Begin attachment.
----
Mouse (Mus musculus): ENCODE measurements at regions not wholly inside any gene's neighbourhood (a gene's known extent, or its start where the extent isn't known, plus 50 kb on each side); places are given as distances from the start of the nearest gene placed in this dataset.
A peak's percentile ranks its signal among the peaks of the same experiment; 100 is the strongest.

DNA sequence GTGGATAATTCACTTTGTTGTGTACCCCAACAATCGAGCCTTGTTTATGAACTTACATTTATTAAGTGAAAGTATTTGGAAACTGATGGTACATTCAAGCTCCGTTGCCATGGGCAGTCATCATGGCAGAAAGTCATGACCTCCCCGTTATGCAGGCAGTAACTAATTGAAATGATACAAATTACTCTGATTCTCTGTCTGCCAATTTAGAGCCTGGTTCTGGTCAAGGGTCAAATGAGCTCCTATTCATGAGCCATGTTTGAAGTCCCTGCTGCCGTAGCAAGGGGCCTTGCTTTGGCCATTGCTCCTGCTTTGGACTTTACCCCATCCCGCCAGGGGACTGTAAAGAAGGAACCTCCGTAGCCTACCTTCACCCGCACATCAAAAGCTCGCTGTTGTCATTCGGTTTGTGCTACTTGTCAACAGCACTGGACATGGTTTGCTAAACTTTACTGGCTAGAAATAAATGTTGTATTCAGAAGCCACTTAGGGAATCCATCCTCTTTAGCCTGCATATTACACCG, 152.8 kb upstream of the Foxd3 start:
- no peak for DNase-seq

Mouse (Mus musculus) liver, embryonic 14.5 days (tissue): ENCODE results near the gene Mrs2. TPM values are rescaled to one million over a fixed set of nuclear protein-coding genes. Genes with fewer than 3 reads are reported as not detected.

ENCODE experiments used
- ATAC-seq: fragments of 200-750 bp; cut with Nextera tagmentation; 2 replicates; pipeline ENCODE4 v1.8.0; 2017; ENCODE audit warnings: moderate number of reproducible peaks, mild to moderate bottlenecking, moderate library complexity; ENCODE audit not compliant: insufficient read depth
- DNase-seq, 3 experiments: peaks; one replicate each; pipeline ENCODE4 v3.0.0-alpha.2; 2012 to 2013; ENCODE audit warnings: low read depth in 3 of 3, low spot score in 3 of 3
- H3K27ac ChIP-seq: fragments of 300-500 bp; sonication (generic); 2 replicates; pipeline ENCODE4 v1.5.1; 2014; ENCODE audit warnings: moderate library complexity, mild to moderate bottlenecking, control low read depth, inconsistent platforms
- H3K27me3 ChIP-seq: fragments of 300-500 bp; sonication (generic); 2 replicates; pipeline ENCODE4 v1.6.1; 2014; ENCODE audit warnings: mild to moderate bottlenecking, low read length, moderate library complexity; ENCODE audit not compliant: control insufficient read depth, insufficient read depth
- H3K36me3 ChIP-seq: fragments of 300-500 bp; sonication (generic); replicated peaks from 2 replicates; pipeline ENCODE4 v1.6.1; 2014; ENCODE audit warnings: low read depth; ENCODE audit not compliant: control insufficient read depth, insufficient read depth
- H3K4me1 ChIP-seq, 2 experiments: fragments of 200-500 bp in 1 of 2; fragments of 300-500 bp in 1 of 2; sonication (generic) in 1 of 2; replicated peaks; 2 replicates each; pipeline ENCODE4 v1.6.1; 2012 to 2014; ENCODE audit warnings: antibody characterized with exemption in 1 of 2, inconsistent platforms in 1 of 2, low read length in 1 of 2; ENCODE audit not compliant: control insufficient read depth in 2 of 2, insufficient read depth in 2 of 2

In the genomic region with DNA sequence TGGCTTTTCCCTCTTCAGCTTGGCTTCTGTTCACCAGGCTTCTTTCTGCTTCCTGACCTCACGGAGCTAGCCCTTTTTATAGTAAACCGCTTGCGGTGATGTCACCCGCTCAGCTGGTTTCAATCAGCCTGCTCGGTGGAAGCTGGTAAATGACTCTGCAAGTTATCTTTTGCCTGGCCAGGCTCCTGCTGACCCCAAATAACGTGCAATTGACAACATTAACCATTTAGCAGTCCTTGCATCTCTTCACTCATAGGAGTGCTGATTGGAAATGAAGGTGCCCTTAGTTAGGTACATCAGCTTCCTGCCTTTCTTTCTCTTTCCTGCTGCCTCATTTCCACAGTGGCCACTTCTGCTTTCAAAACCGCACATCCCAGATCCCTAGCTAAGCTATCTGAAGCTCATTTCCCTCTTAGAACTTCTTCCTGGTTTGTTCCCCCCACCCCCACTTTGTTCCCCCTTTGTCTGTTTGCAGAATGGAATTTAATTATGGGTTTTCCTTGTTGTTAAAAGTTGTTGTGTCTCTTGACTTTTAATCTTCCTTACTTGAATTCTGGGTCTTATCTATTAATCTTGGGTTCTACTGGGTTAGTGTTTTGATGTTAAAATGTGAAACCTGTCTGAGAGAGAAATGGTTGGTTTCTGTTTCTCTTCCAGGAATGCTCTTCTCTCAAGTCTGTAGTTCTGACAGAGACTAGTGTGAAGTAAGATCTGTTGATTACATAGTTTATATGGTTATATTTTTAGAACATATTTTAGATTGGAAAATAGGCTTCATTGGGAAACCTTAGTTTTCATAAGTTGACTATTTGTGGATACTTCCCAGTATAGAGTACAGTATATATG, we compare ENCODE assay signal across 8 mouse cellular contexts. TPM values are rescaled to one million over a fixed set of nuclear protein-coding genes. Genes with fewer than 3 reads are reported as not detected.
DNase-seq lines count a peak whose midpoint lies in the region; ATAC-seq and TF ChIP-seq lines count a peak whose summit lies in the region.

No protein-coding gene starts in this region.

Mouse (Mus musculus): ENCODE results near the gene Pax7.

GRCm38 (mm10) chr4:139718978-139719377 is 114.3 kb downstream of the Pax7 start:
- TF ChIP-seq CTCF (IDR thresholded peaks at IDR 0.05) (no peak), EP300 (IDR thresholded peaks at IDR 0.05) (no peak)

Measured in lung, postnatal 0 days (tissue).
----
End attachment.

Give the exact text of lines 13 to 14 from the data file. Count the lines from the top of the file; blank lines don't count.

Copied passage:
In the genomic region with DNA sequence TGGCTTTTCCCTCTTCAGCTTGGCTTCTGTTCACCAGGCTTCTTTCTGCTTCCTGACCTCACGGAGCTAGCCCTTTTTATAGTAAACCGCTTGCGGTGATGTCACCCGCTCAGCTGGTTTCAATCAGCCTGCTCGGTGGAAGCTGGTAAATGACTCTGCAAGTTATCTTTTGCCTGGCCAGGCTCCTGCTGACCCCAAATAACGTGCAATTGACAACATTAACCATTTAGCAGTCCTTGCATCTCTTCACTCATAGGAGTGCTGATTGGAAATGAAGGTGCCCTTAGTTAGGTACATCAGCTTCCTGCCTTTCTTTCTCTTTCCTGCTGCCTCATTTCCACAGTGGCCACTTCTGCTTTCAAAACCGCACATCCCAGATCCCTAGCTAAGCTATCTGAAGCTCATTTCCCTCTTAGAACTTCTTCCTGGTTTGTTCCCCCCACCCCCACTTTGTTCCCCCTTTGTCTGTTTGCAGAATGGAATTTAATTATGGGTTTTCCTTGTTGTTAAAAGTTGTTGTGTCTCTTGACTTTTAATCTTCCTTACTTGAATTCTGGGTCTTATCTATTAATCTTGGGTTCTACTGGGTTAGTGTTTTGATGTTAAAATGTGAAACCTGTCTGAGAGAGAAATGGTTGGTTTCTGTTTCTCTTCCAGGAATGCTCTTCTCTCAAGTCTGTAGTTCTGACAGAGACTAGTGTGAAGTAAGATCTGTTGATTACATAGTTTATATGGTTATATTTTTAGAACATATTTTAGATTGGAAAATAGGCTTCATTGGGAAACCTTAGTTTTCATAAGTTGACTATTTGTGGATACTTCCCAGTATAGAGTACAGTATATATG, we compare ENCODE assay signal across 8 mouse cellular contexts. TPM values are rescaled to one million over a fixed set of nuclear protein-coding genes. Genes with fewer than 3 reads are reported as not detected.
DNase-seq lines count a peak whose midpoint lies in the region; ATAC-seq and TF ChIP-seq lines count a peak whose summit lies in the region.